SwiftLint is a tool supported by the team of Realm.io to lint your Swift code, verifying that it conforms to a set of rules syntactic rules defined by you and your teammates.

How to install and integrate SwiftLint in Xcode

The very first thing you have to do to start using SwiftLint is installing it via Homebrew.

brew update && brew install swiftlint

Then you can have Xcode running SwiftLint on every build by adding a “Run Script” build phase.

Use this as the Run Script body:

if which swiftlint >/dev/null; then
	echo "warning: SwiftLint does not exist, download it from https://github.com/realm/SwiftLint"

The code above will also throw a warning if SwiftLint is not installed. If you want to be more aggressive and make sure that all your team will install it you can make fail the build instead:

if which swiftlint >/dev/null; then
	echo "error: SwiftLint does not exist, download it from https://github.com/realm/SwiftLint"
	exit 1

Once this is done SwiftLint will run every time you build the your project, and will show warnings or errors if the Swift code does not comply to the default style rules.

As a matter of fact, Xcode’s “Single View” template project doesn’t pass SwiftLint’s validation 😳.

How to configure SwiftLint’s behaviour

To configure the way SwiftLint’s behaves you will have to create a .swiftlint.yml file in the root of your project.

To disable a rule add it to the array of disabled_rules keys

  - todo
  - force_cast

To see all the available rules that SwiftLint exposes run swiftlint rules in the terminal. You will see an output like this:

Colon (colon): Colons should be next to the identifier when specifying a type.
Comma Spacing (comma): One space before and no after must be present next to any comma.
Control Statement (control_statement): if,for,while,do statements shouldn't wrap their conditionals in parentheses.
Force Cast (force_cast): Force casts should be avoided.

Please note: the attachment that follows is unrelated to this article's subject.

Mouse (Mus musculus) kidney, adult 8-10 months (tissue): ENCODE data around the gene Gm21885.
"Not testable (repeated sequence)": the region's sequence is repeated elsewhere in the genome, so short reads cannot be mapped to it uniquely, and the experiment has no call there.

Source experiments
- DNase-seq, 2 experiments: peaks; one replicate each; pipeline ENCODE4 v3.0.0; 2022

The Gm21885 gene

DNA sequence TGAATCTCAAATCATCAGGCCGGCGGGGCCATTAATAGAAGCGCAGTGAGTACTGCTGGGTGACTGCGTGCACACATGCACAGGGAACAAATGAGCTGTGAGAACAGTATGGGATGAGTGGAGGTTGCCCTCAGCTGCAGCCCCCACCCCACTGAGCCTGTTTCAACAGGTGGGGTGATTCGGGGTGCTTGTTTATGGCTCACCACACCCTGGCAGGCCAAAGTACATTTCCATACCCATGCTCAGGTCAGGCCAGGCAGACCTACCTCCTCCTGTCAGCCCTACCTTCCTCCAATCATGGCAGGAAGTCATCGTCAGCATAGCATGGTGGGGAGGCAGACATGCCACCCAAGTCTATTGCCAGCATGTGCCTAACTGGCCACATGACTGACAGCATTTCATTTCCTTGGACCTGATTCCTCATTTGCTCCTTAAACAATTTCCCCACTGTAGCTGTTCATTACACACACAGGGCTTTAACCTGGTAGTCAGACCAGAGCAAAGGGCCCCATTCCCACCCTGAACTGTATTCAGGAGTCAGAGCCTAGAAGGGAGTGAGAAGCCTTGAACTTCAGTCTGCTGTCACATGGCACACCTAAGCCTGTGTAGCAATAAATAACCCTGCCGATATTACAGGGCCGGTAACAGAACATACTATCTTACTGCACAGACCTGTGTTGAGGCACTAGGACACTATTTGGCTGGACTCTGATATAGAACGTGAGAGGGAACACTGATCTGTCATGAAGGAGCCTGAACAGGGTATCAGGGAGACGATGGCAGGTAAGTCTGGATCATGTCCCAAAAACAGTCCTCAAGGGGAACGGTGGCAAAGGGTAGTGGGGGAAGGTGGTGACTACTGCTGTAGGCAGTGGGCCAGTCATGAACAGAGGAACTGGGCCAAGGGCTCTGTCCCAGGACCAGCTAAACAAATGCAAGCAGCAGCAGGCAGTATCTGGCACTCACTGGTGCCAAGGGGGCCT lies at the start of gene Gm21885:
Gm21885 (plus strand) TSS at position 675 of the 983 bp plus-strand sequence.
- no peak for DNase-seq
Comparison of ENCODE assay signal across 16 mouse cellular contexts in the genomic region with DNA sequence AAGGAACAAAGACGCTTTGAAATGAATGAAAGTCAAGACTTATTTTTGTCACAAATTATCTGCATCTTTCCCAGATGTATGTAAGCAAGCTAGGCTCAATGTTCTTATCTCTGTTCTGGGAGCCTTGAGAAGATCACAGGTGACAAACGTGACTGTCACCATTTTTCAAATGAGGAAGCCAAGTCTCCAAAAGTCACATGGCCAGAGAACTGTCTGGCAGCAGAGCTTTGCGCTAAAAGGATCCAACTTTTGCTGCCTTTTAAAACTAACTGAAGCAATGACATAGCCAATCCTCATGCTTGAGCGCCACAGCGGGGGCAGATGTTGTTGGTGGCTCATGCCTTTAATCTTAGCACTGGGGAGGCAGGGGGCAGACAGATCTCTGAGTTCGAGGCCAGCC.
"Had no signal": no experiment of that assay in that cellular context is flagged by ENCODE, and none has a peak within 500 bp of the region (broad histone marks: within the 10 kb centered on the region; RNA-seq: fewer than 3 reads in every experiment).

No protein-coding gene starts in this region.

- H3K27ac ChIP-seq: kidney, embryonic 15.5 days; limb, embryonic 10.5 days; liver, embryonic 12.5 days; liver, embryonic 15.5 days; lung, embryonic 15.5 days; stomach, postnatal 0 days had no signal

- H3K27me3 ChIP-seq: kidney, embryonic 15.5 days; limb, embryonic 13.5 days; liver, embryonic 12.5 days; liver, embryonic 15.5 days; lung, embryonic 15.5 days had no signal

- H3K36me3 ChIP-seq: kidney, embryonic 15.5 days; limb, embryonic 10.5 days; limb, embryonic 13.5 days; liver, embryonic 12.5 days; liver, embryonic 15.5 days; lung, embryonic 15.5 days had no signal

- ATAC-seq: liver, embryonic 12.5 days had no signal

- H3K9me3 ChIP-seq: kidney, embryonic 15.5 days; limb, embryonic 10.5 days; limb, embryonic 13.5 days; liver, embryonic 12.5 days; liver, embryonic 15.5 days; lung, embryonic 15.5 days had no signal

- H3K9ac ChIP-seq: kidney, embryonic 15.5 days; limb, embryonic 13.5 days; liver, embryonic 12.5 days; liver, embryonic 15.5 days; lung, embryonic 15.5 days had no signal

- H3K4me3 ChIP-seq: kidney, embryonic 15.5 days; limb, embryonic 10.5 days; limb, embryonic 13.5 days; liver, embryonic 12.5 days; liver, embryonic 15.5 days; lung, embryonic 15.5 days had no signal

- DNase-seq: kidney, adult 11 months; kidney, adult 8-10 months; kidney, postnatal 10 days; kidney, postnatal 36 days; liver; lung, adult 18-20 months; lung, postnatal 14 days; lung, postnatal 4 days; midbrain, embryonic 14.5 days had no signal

The value between the parenthesis is the name of the rule that you should use in the .switlint.yml file.

Some rules have parameters that you can configure, for example the Type Body Length, how many lines of code the body of a type is allowed to be, can be configured like this:

  - 100
  - 200

This instructs SwiftLint to throw a warning if the body of a type is longer than 100 lines of code, and an error if it is longer that 200 lines.

You can read more about all the possible configurations for SwiftLint here. At the moment the tool doesn’t offer an easy way to discover which rules are parametric and which aren’t. The only way to find out is to read the source of the rule.

Next Steps

Using a linter such as SwiftLint is a great way to remove the cognitive load of having to think about the details of the style, so you can focus on the actual meaning of the code you are writing.

The iOS Times Advent Calendar’s post certainly don’t aim to be comprehensive tutorials on how to use a library, but rather provide a little taste of it, to ignite your curiosity.

I would recommend you take some times to explore the rules SwiftLint offer, and take a decision with your teammates on which to apply to your current projects. You can use the code in the example project for this tutorial to get started.

That’s it for today. See you tomorrow with little library that will simplify your asynchronous operations. Subscribe to the email list to avoid missing out.

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